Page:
MySQL InnoDB Cluster is the official High Availability solution for and from MySQL. MySQL InnoDB Cluster is composed by MySQL Server, MySQL Group Replication, MySQL Router and MySQL Shell. Before InnoDB Cluster there was no standard solution for MySQL Availability and many custom solutions were used (some better than the others). But there was a good solution using some similar principles of MySQL Group Replication: Galera. Now that MySQL InnoDB Cluster is mature and easier to orchestrate than galera, I receive a lot of requests on how to migrate from Galera (or Percona XtraDB Cluster) to MySQL InnoDB Cluster. I already wrote some time ago an article on this process: how to migrate from Galera to MySQL Group Replication. In this article we will see how we can migrate from Percona XtraDB Cluster 8.0 to MySQL InnoDB Cluster 8.0 in 10 steps! Initial Situation The initial situation is illustrated in the picture below, 3 nodes, a load balancer (like HA Proxy) and applications connecting to it: (P): Primary (S): SecondaryJust some checks to see which version we are using and that all nodes are online and in sync: mysql> show status like 'wsrep%provider_v%'; +------------------------+-----------------------------------+ | Variable_name | Value | +------------------------+-----------------------------------+ | wsrep_provider_vendor | Codership Oy <info@codership.com> | | wsrep_provider_version | 4.7(r752664d) | +------------------------+-----------------------------------+ mysql> select @@version, @@version_comment\G *************************** 1. row *************************** @@version: 8.0.23-14.1 @@version_comment: Percona XtraDB Cluster (GPL), Release rel14, Revision d3b9a1d, WSREP version 26.4.3 mysql> select host_name, status from performance_schema.pxc_cluster_view; +-----------+--------+ | host_name | status | +-----------+--------+ | pxc2 | SYNCED | | pxc3 | SYNCED | | pxc1 | SYNCED | +-----------+--------+ We also need to check that GTIDs are enabled, if not, it’s highly recommended to enable them: mysql> select @@gtid_mode; +-------------+ | @@gtid_mode | +-------------+ | ON | +-------------+ The 10 steps to migrate from Galera PXC to MySQL InnoDB Cluster are: Remove one node from the cluster and install MySQL on itCreate an InnoDB Cluster from that single nodeSetup Asynchronous ReplicationRemove a second node from the cluster and install MySQL on itJoin MySQL InnoDB ClusterInstall MySQL Router & Bootstrap itPoint application to MySQL RouterStop Asynchronous ReplicationStop last PXC node and install MySQL on it Join the last node to MySQL InnoDB ClusterStep 1: remove one node We will remove pxc3 from the cluster (we always remove a Secondary node). Then we install MySQL on it: [root@pxc3 ~]# systemctl stop mysql We can see that pxc3 is not part of the cluster anymore, from another node: mysql> select host_name, status from performance_schema.pxc_cluster_view; +-----------+--------+ | host_name | status | +-----------+--------+ | pxc2 | SYNCED | | pxc1 | SYNCED | +-----------+--------+ Before installing MySQL on it, we need to remove all Galera dedicated configuration settings in my.cnf. In my case I commented all lines starting with wsrep_ and the line staring with pxc_. Now we can install MySQL on it: [root@pxc3 ~]# rpm -ivh https://dev.mysql.com/get/mysql80-community-release-el7-3.noarch.rpm [root@pxc3 ~]# yum swap percona-xtradb-cluster-* mysql-community-server ... ================================================================================ Package Arch Version Repository Size ================================================================================ Installing: mysql-community-server x86_64 8.0.27-1.el7 mysql80-community 448 M Removing: percona-xtradb-cluster x86_64 8.0.23-14.1.el7 @pxc-80-release-x86_64 0.0 percona-xtradb-cluster-client x86_64 8.0.23-14.1.el7 @pxc-80-release-x86_64 62 M percona-xtradb-cluster-server x86_64 8.0.23-14.1.el7 @pxc-80-release-x86_64 421 M percona-xtradb-cluster-shared x86_64 8.0.23-14.1.el7 @pxc-80-release-x86_64 7.1 M percona-xtradb-cluster-shared-compat x86_64 8.0.23-14.1.el7 @pxc-80-release-x86_64 6.7 M Installing for dependencies: mysql-community-client x86_64 8.0.27-1.el7 mysql80-community 53 M mysql-community-client-plugins x86_64 8.0.27-1.el7 mysql80-community 5.7 M mysql-community-libs x86_64 8.0.27-1.el7 mysql80-community 4.7 M Updating for dependencies: mysql-community-common x86_64 8.0.27-1.el7 mysql80-community 627 k Removing for dependencies: perl-DBD-MySQL x86_64 4.023-6.0.1.el7 @ol7_latest 323 k Transaction Summary ================================================================================ Install 1 Package (+3 Dependent packages) Upgrade ( 1 Dependent package) Remove 5 Packages (+1 Dependent package) Total download size: 512 M Is this ok [y/d/N]: When installed, we can start MySQL: [root@pxc3 ~]# systemctl start mysqld [root@pxc3 ~]# systemctl status mysqld ● mysqld.service - MySQL Server Loaded: loaded (/usr/lib/systemd/system/mysqld.service; disabled; vendor preset: disabled) Active: active (running) since Tue 2021-10-19 15:39:58 GMT; 5s ago Docs: man:mysqld(8) http://dev.mysql.com/doc/refman/en/using-systemd.html Process: 9446 ExecStartPre=/usr/bin/mysqld_pre_systemd (code=exited, status=0/SUCCESS) Main PID: 9474 (mysqld) Status: "Server is operational" Memory: 422.9M CGroup: /system.slice/mysqld.service └─9474 /usr/sbin/mysqld Oct 19 15:39:56 pxc3 systemd[1]: Starting MySQL Server... Oct 19 15:39:58 pxc3 systemd[1]: Started MySQL Server. This is what we have at the send of step 1: for readability, I changed the hostname of the nodes. So pxc3 became mysql1. Step 2: MySQL InnoDB Cluster Creation To start this part, we will first install MySQL Shell: [root@mysql1 ~]# yum install mysql-shell As you can see above, the hostname is changed. If you never used MySQL Shell, I recommend you to read this article: Reminder When Using MySQL Shell. We will now connect to our MySQL instance (using localhost) and configure it to be ready for InnoDB Cluster: [root@mysql1 ~]# mysqlsh root@localhost This how it will look like: JS > dba.configureInstance() MySQL Shell might complain about the user used to connect (in my case root that can only connect from localhost). I highly recommend to create a dedicated user to manage the cluster (option 2): I created a user called clusteradmin and agreed with all the eventual changes requested by MySQL Shell: Then I connect back to my instance using the new created user: JS > \c clusteradmin@mysql1 Creating a session to 'clusteradmin@mysql1' Please provide the password for 'clusteradmin@mysql1': ********* Save password for 'clusteradmin@mysql1'? [Y]es/[N]o/Ne[v]er (default No): yes Fetching schema names for autocompletion... Press ^C to stop. Closing old connection... Your MySQL connection id is 13 (X protocol) Server version: 8.0.27 MySQL Community Server - GPL No default schema selected; type \use <schema> to set one. And we can create our new MySQL InnoDB Cluster: JS > cluster=dba.createCluster("MyCluster") A new InnoDB cluster will be created on instance 'mysql1:3306'. Validating instance configuration at mysql1:3306... This instance reports its own address as mysql1:3306 Instance configuration is suitable. NOTE: Group Replication will communicate with other members using 'mysql1:33061'. Use the localAddress option to override. Creating InnoDB cluster 'MyCluster' on 'mysql1:3306'... Adding Seed Instance... Cluster successfully created. Use Cluster.addInstance() to add MySQL instances. At least 3 instances are needed for the cluster to be able to withstand up to one server failure. <Cluster:MyCluster> And we can check our (current) single node InnoDB Cluster: JS > cluster.status() { "clusterName": "MyCluster", "defaultReplicaSet": { "name": "default", "primary": "mysql1:3306", "ssl": "REQUIRED", "status": "OK_NO_TOLERANCE", "statusText": "Cluster is NOT tolerant to any failures.", "topology": { "mysql1:3306": { "address": "mysql1:3306", "memberRole": "PRIMARY", "mode": "R/W", "readReplicas": {}, "replicationLag": null, "role": "HA", "status": "ONLINE", "version": "8.0.27" } }, "topologyMode": "Single-Primary" }, "groupInformationSourceMember": "mysql1:3306" } This is the situation a the end of step 2: Step 3: Setup Asynchronous Replication Since we removed the server from the Galera cluster, our applications are still writing to PXC… it’s time to catch up ! To achieve this task, we will setup asynchronous replication from the Primary node of PXC and the Primary node (it’s the only one for the moment) of our InnoDB Cluster. On pxc1 (the Primary), we will create a dedicated user for this replication task: pxc1-mysql> CREATE USER repl@'%' IDENTIFIED BY 'Rpl001#!' REQUIRE SSL; pxc1-mysql> GRANT REPLICATION SLAVE on *.* to repl@'%'; On pxc1 we can check the value of GTID_EXECUTED and compare it the one of mysql1: pxc1-mysql> select @@gtid_executed\G *************************** 1. row *************************** @@gtid_executed: a18338f8-30cc-11ec-85df-53e2b3eb859d:1-888175 mysql1> select @@gtid_executed\G *************************** 1. row *************************** @@gtid_executed: a18338f8-30cc-11ec-85df-53e2b3eb859d:1-555107, fc4f6b42-30f5-11ec-b31e-02001708e20d:1-59, fc4f6f48-30f5-11ec-b31e-02001708e20d:1 We can see that we are missing several transactions from the current cluster in production (PXC). The cluster’s uuid is a18338f8-30cc-11ec-85df-53e2b3eb859d. It’s time to finish the replication setup and start it. On mysql1, we do: mysql1> CHANGE REPLICATION SOURCE TO SOURCE_HOST="pxc1", SOURCE_USER="repl", SOURCE_PASSWORD="Rpl001#!", SOURCE_AUTO_POSITION=1, SOURCE_SSL=1 FOR CHANNEL "async_from_pxc"; mysql1> START REPLICA FOR CHANNEL "async_from_pxc"; Now mysql1 will start to catch up… mysql1> show replica status for channel "async_from_pxc"\G *************************** 1. row *************************** Replica_IO_State: Waiting for source to send event Source_Host: pxc1 Source_User: repl Source_Port: 3306 Connect_Retry: 60 Source_Log_File: binlog.000002 Read_Source_Log_Pos: 569358564 Relay_Log_File: mysql1-relay-bin-async_from_pxc.000002 Relay_Log_Pos: 47544213 Relay_Source_Log_File: binlog.000002 Replica_IO_Running: Yes Replica_SQL_Running: Yes Replicate_Do_DB: Replicate_Ignore_DB: Replicate_Do_Table: Replicate_Ignore_Table: Replicate_Wild_Do_Table: Replicate_Wild_Ignore_Table: Last_Errno: 0 Last_Error: Skip_Counter: 0 Exec_Source_Log_Pos: 392505871 Relay_Log_Space: 224397131 Until_Condition: None Until_Log_File: Until_Log_Pos: 0 Source_SSL_Allowed: Yes Source_SSL_CA_File: Source_SSL_CA_Path: Source_SSL_Cert: Source_SSL_Cipher: Source_SSL_Key: Seconds_Behind_Source: 9020 Source_SSL_Verify_Server_Cert: No Last_IO_Errno: 0 Last_IO_Error: Last_SQL_Errno: 0 Last_SQL_Error: Replicate_Ignore_Server_Ids: Source_Server_Id: 1 Source_UUID: 9ddb7553-30cc-11ec-bae3-00001701a2bb Source_Info_File: mysql.slave_master_info SQL_Delay: 0 SQL_Remaining_Delay: NULL Replica_SQL_Running_State: Waiting for dependent transaction to commit Source_Retry_Count: 86400 Source_Bind: Last_IO_Error_Timestamp: Last_SQL_Error_Timestamp: Source_SSL_Crl: Source_SSL_Crlpath: Retrieved_Gtid_Set: a18338f8-30cc-11ec-85df-53e2b3eb859d:555108-1018737 Executed_Gtid_Set: a18338f8-30cc-11ec-85df-53e2b3eb859d:1-653378, fc4f6b42-30f5-11ec-b31e-02001708e20d:1-59, fc4f6f48-30f5-11ec-b31e-02001708e20d:1 Auto_Position: 1 Replicate_Rewrite_DB: Channel_Name: async_from_pxc Source_TLS_Version: Source_public_key_path: Get_Source_public_key: 0 Network_Namespace: This is the situation at the end of step 3: Step 4: Remove the second Primary We will now stop mysqld on pxc2 and install MySQL on it like we did on step 1. [root@pxc2 ~]# systemctl stop mysql [root@pxc2 ~]# rpm -ivh https://dev.mysql.com/get/mysql80-community-release-el7-3.noarch.rpm [root@pxc2 ~]# yum swap percona-xtradb-cluster-* mysql-community-server [root@pxc2 ~]# yum install mysql-shell -y And here the situation: Step 5: Add a new instance to MySQL InnoDB Cluster We will configure mysql2 (previously called pxc2) and add it to the cluster. We need to first remove all galera and pxc related entries from my.cnf. When done we can start mysqld: [root@pxc2 ~]# vi /etc/my.cnf [root@pxc2 ~]# systemctl start mysqld We use MySQL Shell to configure the instance (like we did on Step 2) and we create the same user (clusteradmin) with the same password. When done, from mysql1, we can add the new instance to MySQL InnoDB Cluster like this: JS > cluster.addInstance("mysql2") If we check the status of the cluster we will notice an error: JS > cluster.status() { "clusterName": "MyCluster", "defaultReplicaSet": { "name": "default", "primary": "mysql1:3306", "ssl": "REQUIRED", "status": "OK_NO_TOLERANCE", "statusText": "Cluster is NOT tolerant to any failures.", "topology": { "mysql1:3306": { "address": "mysql1:3306", "instanceErrors": [ "ERROR: Unrecognized replication channel 'async_from_pxc' found. Unmanaged replication channels are not supported." ], "memberRole": "PRIMARY", "mode": "R/W", "readReplicas": {}, "replicationLag": null, "role": "HA", "status": "ONLINE", "version": "8.0.27" }, "mysql2:3306": { "address": "mysql2:3306", "memberRole": "SECONDARY", "mode": "R/O", "readReplicas": {}, "replicationLag": null, "role": "HA", "status": "ONLINE", "version": "8.0.27" } }, "topologyMode": "Single-Primary" }, "groupInformationSourceMember": "mysql1:3306" } We can ignore this issue for the moment. This is the situation at the end of Step 5: Step 6: MySQL Router We need to install MySQL Router. The recommended location is on the application server(s). MySQL Router should be seen as an extension to the MySQL Connector. I only use one on this schema. On the app server we do: [root@app1 ~]# rpm -ivh https://dev.mysql.com/get/mysql80-community-release-el7-3.noarch.rpm [root@app1 ~]# yum install -y mysql-router We can bootstrap MySQL Router: [root@app11 ~]# mysqlrouter --bootstrap clusteradmin@mysql1 \ --user mysqlrouter --conf-use-gr-notifications Please enter MySQL password for clusteradmin: # Bootstrapping system MySQL Router instance... - Creating account(s) (only those that are needed, if any) - Verifying account (using it to run SQL queries that would be run by Router) - Storing account in keyring - Adjusting permissions of generated files - Creating configuration /etc/mysqlrouter/mysqlrouter.conf Existing configuration backed up to '/etc/mysqlrouter/mysqlrouter.conf.bak' # MySQL Router configured for the InnoDB Cluster 'MyCluster' After this MySQL Router has been started with the generated configuration $ /etc/init.d/mysqlrouter restart or $ systemctl start mysqlrouter or $ mysqlrouter -c /etc/mysqlrouter/mysqlrouter.conf InnoDB Cluster 'MyCluster' can be reached by connecting to: # MySQL Classic protocol - Read/Write Connections: localhost:6446 - Read/Only Connections: localhost:6447 # MySQL X protocol - Read/Write Connections: localhost:6448 - Read/Only Connections: localhost:6449 We can start MySQL Router: [root@app1 ~]# systemctl start mysqlrouter [root@app1 ~]# systemctl status mysqlrouter ● mysqlrouter.service - MySQL Router Loaded: loaded (/usr/lib/systemd/system/mysqlrouter.service; disabled; vendor preset: disabled) Active: active (running) since Tue 2021-10-19 18:15:57 GMT; 4s ago Main PID: 18352 (mysqlrouter) Status: "running" Memory: 13.7M CGroup: /system.slice/mysqlrouter.service └─18352 /usr/bin/mysqlrouter Oct 19 18:15:57 pxc1 systemd[1]: Starting MySQL Router... Oct 19 18:15:57 pxc1 mysqlrouter[18352]: logging facility initialized, switching l...on Oct 19 18:15:57 pxc1 systemd[1]: Started MySQL Router. Hint: Some lines were ellipsized, use -l to show in full. This is the situation at the end of Step 6: Step 7: Switch application connections We point the application to MySQL Router (localhost:6446 for Read/Write traffic) and we can see that now GTIDs using MySQL InnoDB Cluster’s UUID are processed: This is the actual situation: Step 8: Stop Asynchronous Replication We can now stop the asynchronous replication and forget about it: mysql1> stop replica for channel "async_from_pxc"; mysql1> reset replica all for channel "async_from_pxc"; Step 9: Bye Bye Galera and PXC Now we can stop PXC on pxc1 and install MySQL Server like we did on Step 1: [root@pxc1 ~]# systemctl stop mysql [root@pxc1 ~]# rpm -ivh https://dev.mysql.com/get/mysql80-community-release-el7-3.noarch.rpm [root@pxc1 ~]# yum swap percona-xtradb-cluster-* mysql-community-server And we are ready for the last step ! Step 10: MySQL InnoDB Cluster with 3 nodes We need to configure my.cnf and configure the instance like in Step 5, I also changed the name from px1 to mysql3: [root@mysql3 ~]# vi /etc/my.cnf [root@mysql3 ~]# systemctl start mysqld We can configure the instance: [root@mysql3 ~]# mysqlsh root@localhost JS > dba.configureInstance() Now, on mysql1 (or connecting to it), we can add the new instance to the cluster: [root@mysql1 ~]# mysqlsh clusteradmin@mysql1 JS > cluster=dba.getCluster() JS > cluster.addInstance("mysql3") Finally we can check the status of our new MySQL InnoDB Cluster: JS > cluster.status() { "clusterName": "MyCluster", "defaultReplicaSet": { "name": "default", "primary": "mysql1:3306", "ssl": "REQUIRED", "status": "OK", "statusText": "Cluster is ONLINE and can tolerate up to ONE failure.", "topology": { "mysql1:3306": { "address": "mysql1:3306", "memberRole": "PRIMARY", "mode": "R/W", "readReplicas": {}, "replicationLag": null, "role": "HA", "status": "ONLINE", "version": "8.0.27" }, "mysql2:3306": { "address": "mysql2:3306", "memberRole": "SECONDARY", "mode": "R/O", "readReplicas": {}, "replicationLag": null, "role": "HA", "status": "ONLINE", "version": "8.0.27" }, "mysql3:3306": { "address": "mysql3:3306", "memberRole": "SECONDARY", "mode": "R/O", "readReplicas": {}, "replicationLag": null, "role": "HA", "status": "ONLINE", "version": "8.0.27" } }, "topologyMode": "Single-Primary" }, "groupInformationSourceMember": "mysql1:3306" } Conclusion As you can see it’s very easy to migrate from Galera to MySQL InnoDB Cluster. Additionally, creating and managing the Cluster is much easier with MySQL Shell. It’s even possible to link multiple InnoDB Clusters and manage everything easily. Check MySQL InnoDB ClusterSet. Enjoy MySQL, MySQL Shell and MySQL InnoDB Cluster !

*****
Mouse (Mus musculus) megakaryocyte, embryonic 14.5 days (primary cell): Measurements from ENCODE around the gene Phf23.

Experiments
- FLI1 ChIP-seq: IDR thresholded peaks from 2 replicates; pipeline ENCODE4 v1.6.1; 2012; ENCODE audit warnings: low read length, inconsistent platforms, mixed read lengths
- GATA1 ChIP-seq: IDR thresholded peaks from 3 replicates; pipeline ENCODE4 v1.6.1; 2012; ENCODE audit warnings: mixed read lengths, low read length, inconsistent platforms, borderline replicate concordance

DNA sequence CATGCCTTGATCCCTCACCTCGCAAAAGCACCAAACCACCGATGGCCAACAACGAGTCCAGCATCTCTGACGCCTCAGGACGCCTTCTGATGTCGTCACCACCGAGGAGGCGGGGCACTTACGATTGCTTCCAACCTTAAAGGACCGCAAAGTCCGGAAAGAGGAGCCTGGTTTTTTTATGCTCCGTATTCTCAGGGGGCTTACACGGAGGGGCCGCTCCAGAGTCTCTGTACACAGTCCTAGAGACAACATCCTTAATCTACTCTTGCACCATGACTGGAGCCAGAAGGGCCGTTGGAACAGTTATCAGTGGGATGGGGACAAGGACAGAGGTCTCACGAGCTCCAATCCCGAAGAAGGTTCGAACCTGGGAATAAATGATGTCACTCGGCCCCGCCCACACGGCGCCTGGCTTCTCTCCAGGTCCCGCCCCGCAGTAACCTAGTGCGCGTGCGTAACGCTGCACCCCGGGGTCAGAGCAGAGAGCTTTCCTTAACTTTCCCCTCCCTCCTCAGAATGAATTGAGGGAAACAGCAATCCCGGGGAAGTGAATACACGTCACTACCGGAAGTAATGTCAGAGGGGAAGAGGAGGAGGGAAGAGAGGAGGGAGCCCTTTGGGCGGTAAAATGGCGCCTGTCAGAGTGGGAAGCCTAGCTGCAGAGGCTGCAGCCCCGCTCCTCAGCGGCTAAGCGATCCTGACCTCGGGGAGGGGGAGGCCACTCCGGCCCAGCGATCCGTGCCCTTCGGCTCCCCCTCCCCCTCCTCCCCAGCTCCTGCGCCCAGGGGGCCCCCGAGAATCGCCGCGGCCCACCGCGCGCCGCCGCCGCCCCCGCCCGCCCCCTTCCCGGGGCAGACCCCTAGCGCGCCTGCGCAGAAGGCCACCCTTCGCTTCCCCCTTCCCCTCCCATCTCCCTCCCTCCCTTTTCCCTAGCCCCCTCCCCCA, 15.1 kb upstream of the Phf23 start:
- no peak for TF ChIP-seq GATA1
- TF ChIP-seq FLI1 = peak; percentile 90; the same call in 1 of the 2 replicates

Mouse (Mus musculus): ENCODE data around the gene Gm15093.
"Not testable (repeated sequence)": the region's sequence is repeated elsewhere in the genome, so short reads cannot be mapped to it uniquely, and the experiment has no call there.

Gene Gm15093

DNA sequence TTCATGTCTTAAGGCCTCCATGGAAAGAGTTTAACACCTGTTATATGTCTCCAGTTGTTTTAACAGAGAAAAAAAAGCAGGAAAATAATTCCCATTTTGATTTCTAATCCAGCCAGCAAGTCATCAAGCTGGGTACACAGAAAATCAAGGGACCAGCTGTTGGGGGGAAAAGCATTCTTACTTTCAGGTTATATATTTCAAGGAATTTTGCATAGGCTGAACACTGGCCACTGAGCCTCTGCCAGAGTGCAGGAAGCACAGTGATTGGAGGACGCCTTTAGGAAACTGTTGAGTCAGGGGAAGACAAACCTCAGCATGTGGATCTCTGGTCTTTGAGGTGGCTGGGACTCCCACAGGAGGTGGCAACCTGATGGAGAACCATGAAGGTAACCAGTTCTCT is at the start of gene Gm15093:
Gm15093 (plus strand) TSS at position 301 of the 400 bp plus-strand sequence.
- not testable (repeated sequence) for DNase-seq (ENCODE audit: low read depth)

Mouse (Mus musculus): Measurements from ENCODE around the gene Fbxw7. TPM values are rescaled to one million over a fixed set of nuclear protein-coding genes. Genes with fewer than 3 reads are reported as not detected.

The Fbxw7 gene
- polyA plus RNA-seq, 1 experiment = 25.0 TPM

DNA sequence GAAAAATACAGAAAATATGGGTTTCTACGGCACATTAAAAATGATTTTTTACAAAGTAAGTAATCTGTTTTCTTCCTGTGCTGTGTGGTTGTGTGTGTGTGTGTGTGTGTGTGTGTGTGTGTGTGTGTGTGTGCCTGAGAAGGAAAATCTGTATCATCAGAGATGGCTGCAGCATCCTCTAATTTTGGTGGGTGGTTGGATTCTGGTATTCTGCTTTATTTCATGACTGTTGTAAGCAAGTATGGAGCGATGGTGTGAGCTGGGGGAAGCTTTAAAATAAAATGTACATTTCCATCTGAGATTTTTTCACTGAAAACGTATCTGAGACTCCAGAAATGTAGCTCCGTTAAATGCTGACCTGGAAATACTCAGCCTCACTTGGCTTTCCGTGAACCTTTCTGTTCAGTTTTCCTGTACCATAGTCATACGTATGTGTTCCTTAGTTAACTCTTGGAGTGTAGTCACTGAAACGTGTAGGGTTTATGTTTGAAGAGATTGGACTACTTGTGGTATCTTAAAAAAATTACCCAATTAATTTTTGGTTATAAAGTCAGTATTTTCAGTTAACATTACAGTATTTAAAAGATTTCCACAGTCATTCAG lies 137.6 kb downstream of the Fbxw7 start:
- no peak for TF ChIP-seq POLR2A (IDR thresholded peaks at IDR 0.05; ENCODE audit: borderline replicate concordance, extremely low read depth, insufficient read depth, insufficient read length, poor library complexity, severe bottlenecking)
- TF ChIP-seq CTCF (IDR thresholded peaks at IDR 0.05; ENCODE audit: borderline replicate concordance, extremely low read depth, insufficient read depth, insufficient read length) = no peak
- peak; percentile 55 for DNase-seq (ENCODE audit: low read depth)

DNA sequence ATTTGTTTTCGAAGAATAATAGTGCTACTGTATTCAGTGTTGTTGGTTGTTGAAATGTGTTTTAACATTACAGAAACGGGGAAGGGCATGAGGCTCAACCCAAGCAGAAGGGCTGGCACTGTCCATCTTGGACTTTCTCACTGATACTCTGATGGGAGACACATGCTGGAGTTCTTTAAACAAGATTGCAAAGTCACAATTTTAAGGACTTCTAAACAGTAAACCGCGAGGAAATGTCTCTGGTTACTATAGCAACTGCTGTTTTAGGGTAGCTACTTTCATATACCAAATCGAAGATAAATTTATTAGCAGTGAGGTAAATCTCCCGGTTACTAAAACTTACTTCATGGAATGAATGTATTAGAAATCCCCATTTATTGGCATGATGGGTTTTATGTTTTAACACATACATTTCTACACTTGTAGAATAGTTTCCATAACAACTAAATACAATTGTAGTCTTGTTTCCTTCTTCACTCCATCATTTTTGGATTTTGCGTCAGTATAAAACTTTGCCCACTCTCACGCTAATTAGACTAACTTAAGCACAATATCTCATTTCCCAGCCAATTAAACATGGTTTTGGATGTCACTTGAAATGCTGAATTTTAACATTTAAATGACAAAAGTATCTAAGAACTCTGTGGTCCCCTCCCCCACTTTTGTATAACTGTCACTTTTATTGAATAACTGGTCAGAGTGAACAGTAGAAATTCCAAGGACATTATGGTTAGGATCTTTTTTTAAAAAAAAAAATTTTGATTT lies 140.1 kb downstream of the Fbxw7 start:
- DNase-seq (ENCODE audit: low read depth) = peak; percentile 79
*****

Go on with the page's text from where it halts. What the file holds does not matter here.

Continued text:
• How to Retrieve MySQL Last Insert ID in CodeIgniter 4
    I use CodeIgniter 4 a great deal for learning, personal projects, and application development. In this post, I cover 2 different methods you can use and retrieve the MySQL Last Insert ID value after executing an INSERT statement in CodeIgniter. Continue reading for more information… Self-Promotion: If you enjoy the content written here, by all means, share this blog and your favorite post(s) with others who may benefit from or like it as well. Since coffee is my favorite drink, you can even buy me one if you would like! Model Setup Starting out, I use the CLI Generator feature and create a Model by executing this code in the terminal in the project root: php spark make:model user --suffix I have removed much of the boilerplate code, keeping this bare-bones UserModel. I will fill in more functionality as needed: Creating a Home Controller users() method Visiting the URL /cicrud/home/users, executes this users() method in the default Home Controller file: Important! Assume the $data associative array has been validated and sanitized prior to being passed into the Model insert() method. Always validate and sanitize your data! Are you a Medium member? If so, receive an email notification each time I publish a blog post if you prefer the Medium platform. Not a member? No worries! Use my sign-up link (I will get a commission at no extra cost to you) and join. I really enjoy reading all the great content there and I know you will too!!! Checking the data in the user’s table, we can see the row has been added: There are times as a Developer you need to capture the Last Insert ID value from a MySQL table column defined with the AUTO_INCREMENT attribute. MySQL has a native LAST_INSERT_ID() information function you can use in queries and retrieve this value. If you are using CodeIgniter 4, there are a couple of different methods you can leverage, depending on how you are inserting the data, allowing you to retrieve the Last Insert ID value. I’ll cover them both in this post. CodeIgniter 4 Model getInsertID() method CodeIgniter 4 Models have built-in methods to handle most of the CRUD operations you need in an application. I’ve written about the CodeIgniter 4 Model insert() method in this Medium post, CodeIgniter 4 CRUD Series with MySQL: Create. If you have inserted a new row using the Model insert() method and need the Last Insert ID value, how can you get it? You can call the Model getInsertID() method on your current Model instance and retrieve the value. As of the time of writing, I haven’t found the official documentation on this method. For the purposes of this blog post, I am piggybacking off of this post I found on Stackoverflow. Feel free to provide relevant resources or links in the comments below for this CodeIgniter 4 method. See the updated users() method below and the code: Revisiting the user’s table shows the value as well: I write a weekly email about SQL/PHP that I’m studying, learning about, and interested in. If that sounds like something you would like to be a part of, find out more about it here. Thank you! CodeIgniter 4 Query Builder insertID() In the UserModel Model file, I have created this dataInsert() method: Using the Query Builder Class, we can INSERT and retrieve the Last Insert ID value, leveraging the built-in $builder insertID() method, which is called on the $db connection instance. In the Home Controller, I have edited the users() method to use the UserModel dataInsert() method shown in this code snippet public function users() { $user_model = new UserModel(); $data = [ 'first_name' => 'Jane', 'last_name' => 'Doe', 'dob' => '2021-01-01' ]; $last_insert_id = $user_model->dataInsert($data); echo 'Last Insert ID is: '. $last_insert_id; } view raw user_dataInsert.php hosted with ❤ by GitHub Again, visiting the URL, /cicrud/home/users, executes the users() Home Controller method. However, in this instance, the Query Builder insertID() method retrieves the Last Insert ID value instead of the Model getInsertID() method. And there you have it. Two ways to retrieve the Last Insert ID value in CodeIgniter 4. If you know of any others, please share them in the comments below so that I and other readers know of them as well. Thank you! Similar Last Insert ID blog posts I have written several blog posts about MySQL Last Insert ID, covering a couple of different environments/languages, and want to share them below with any readers who are interested. Please share them along as well! Thank you! MySQL’s AUTO_INCREMENT Attribute MySQL Shell get_auto_increment_value() method – Python modePHP PDO lastInsertId() methodThe AUTO_INCREMENT column attribute in MySQL – A beginning perspectiveIf you have any questions or see any mistakes in the code, please let me know via the comments. Constructive comments help me provide accurate blog posts and are much appreciated. Thank you for reading! Like what you have read? See anything incorrect? Please comment below and thank you for reading!!! A Call To Action! Thank you for taking the time to read this post. I truly hope you discovered something interesting and enlightening. Please share your findings here, with someone else you know who would get the same value out of it as well. Visit the Portfolio-Projects page to see blog posts/technical writing I have completed for clients. To receive email notifications (Never Spam) from this blog (“Digital Owl’s Prose”) for the latest blog posts as they are published, please subscribe (of your own volition) by clicking the ‘Click To Subscribe!’ button in the sidebar on the homepage! (Feel free at any time to review the Digital Owl’s Prose Privacy Policy Page for any questions you may have about: email updates, opt-in, opt-out, contact forms, etc…) Be sure and visit the “Best Of” page for a collection of my best blog posts. Josh Otwell has a passion to study and grow as a SQL Developer and blogger. Other favorite activities find him with his nose buried in a good book, article, or the Linux command line. Among those, he shares a love of tabletop RPG games, reading fantasy novels, and spending time with his wife and two daughters. Disclaimer: The examples presented in this post are hypothetical ideas of how to achieve similar types of results. They are not the utmost best solution(s). The majority, if not all, of the examples provided, are performed on a personal development/learning workstation environment and should not be considered production quality or ready. Your particular goals and needs may vary. Use those practices that best benefit your needs and goals. Opinions are my own. The post How to Retrieve MySQL Last Insert ID in CodeIgniter 4 appeared first on Digital Owl's Prose.